One of my staff members has a request for every event, conference, and convention I attend. “Hey boss, bring me swag!”

Who doesn’t love free stuff? And seeing what other organizations give out to promote their institutions and brands is fun.

Most libraries and vendors stick to items like pens, notebooks, candy, cups, and stickers. We spend a lot of money on this free stuff, in the hopes that event attendees will love it and use it. We also use swag to increase awareness of our library and build loyalty with current cardholders and new folks!

When your budget is limited, picking the perfect swag is a big deal. Your swag has to be interesting, but it should also align with your strategy and helps your library achieve its overall marketing goals. That’s a tall order.

When a guest walks away with your swag and can’t stop raving about it, you will have done your job. And if it’s something a library cardholder or community member can use over and over again, and that makes them think of your library, your money will be well spent. A study done by Schreiber & Associates found 39 percent of all people who have received a promotional product can accurately remember the name of the company that it’s associated with as long as six months after the event!

There is another important reason for swag: it’s a conversation starter. Great swag can be a talking point for volunteers working your table to share information about services, collection items, and other related events at the library. Marketing studies show us that you have to get your message in front of your cardholder an average of SEVEN TIMES before they’ll be compelled to act on it. A direct conversation with a community member about your library counts as one of those “touches.”

A conversation between a library worker or volunteer and an event attendee is a highly effective means of marketing. According to Nielsen, 75 percent of people don’t believe the advertisements they read but 92 percent believe brand recommendations they receive from trusted sources.

Finally, giving good swag gives people a positive memory of your library. Memorable and useful items given freely and generously leaves people smiling and prompts sentiments like, “I love my library” and “I’ll always support my library.” You can’t beat that!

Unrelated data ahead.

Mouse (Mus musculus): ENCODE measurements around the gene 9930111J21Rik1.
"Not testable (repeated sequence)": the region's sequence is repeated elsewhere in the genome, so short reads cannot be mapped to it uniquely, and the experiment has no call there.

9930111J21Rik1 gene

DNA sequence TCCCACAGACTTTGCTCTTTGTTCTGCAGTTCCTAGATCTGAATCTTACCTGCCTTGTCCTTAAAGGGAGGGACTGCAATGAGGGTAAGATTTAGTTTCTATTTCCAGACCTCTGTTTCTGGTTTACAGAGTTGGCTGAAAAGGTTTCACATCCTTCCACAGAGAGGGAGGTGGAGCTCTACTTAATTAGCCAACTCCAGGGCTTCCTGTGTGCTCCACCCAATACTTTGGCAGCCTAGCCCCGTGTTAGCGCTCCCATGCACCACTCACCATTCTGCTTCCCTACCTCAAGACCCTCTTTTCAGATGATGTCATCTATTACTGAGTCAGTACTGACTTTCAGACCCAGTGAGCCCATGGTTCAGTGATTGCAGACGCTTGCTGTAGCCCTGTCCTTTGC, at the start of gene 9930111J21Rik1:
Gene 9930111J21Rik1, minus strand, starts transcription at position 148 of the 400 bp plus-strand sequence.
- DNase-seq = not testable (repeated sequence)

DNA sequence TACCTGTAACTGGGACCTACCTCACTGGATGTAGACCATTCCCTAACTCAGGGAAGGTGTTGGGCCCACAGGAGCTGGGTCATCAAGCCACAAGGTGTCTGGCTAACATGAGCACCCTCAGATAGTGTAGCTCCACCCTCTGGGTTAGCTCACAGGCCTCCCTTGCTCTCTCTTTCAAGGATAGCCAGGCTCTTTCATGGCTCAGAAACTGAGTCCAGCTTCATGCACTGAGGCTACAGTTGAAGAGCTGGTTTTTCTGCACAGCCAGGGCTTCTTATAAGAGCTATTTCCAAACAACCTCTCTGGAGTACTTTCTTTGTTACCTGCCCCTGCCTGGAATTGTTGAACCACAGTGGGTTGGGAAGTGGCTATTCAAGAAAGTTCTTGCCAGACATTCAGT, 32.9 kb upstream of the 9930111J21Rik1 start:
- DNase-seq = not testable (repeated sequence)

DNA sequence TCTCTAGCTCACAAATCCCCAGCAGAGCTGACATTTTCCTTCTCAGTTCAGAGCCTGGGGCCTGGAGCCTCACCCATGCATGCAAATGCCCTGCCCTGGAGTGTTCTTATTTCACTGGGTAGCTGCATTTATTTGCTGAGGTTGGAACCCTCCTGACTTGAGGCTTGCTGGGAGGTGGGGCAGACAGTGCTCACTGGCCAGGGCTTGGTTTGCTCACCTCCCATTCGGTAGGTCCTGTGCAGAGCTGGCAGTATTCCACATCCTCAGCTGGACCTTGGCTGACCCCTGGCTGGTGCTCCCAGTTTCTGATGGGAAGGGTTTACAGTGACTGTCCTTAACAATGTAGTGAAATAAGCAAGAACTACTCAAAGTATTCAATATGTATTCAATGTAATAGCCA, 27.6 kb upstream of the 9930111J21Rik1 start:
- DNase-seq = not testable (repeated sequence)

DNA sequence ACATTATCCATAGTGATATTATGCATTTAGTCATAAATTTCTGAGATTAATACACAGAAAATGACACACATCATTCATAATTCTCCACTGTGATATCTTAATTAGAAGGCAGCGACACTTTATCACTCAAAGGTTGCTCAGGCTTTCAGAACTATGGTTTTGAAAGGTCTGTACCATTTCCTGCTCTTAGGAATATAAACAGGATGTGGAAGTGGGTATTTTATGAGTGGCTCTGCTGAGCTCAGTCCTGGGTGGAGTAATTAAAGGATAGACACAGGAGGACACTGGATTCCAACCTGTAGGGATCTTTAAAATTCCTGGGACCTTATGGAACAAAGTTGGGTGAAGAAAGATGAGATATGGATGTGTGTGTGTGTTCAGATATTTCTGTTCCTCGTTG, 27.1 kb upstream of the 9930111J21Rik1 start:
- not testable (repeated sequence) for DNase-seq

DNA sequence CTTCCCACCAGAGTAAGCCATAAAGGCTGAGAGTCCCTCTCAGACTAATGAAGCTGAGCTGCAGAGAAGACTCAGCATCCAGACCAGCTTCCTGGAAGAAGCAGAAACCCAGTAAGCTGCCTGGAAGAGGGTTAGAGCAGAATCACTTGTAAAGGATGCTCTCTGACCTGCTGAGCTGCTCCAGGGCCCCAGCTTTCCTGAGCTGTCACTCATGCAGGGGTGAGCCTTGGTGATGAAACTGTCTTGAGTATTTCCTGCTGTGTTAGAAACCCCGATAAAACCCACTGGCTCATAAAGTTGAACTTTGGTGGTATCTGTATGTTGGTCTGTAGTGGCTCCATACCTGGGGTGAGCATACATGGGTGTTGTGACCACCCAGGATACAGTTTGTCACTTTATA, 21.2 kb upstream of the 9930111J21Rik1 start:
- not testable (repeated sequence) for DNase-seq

How to Pick Swag

Pick something functional and useful. I like to make sure the items I choose are necessary and can be used over and over again. That means that my library’s logo or name is an integral part of the life of my cardholder. I want them to constantly be seeing my library’s name or website. Some great ideas that fit this category are water bottles, kitchen utensils, ice scrapers, and pop-stoppers.

One word of caution: be aware that some attendees will take issue with certain types of swag. Many people don’t want to take a plastic bag at events because of environmental concerns. I’ve also had people turn away plastic bottles because of the possibility of harmful chemicals leaching into their water. Kids toys can be tricky because of small, removable parts.

Make sure your swag is unique and something that other organizations aren’t giving out regularly. Head to any library event or conference and you’ll find no shortage of pens, notebooks, stickers, tags, and buttons. And while all of these items are useful and cheap, I don’t want to buy any for my table because everyone is giving them out. Hand sanitizer, lip balm, license plate frames, and pet bandannas are all great examples of fun, useful swag that will set your library apart from other organizations.

Make sure your swag is relevant to the attendees of an event. Be sure to ask the organizers before you go who their attendees will be, how many people they expect, and what the event is focused around. Don’t bring all your swag to all events… pick and choose carefully. At my library, we buy different swag for different age groups. We have earbuds and multi-function charging hubs for teens, piggy banks and temporary tattoos for kids, and aluminum water bottles and drawstring totes for adults.

Make sure your swag can be branded. Check the space where logos or text can be printed on items to make sure your particular logo, tagline, or library website will fit and be legible. I’ve totally made this mistake: you spot a great piece of swag at a great price. But the area where your logo or tag line is imprinted is too small or oriented the wrong way. No one can tell it’s from your library! Pay special attention to the imprint area, especially if you have a long tagline or a logo that can’t easily be resized or re-oriented.

Watch The Library Marketing Show to see some of my favorite choices for swag and talk more about why it’s so important for marketing!

No budget for swag? Do a giveaway. I’ve often had leftover donated items like gift cards that I use as giveaways at events. A giveaway, when promoted ahead of time, will drive attendees to your table. Ask people to give their email address and add them to your newsletter or email subscription list in exchange for an entry in your contest.

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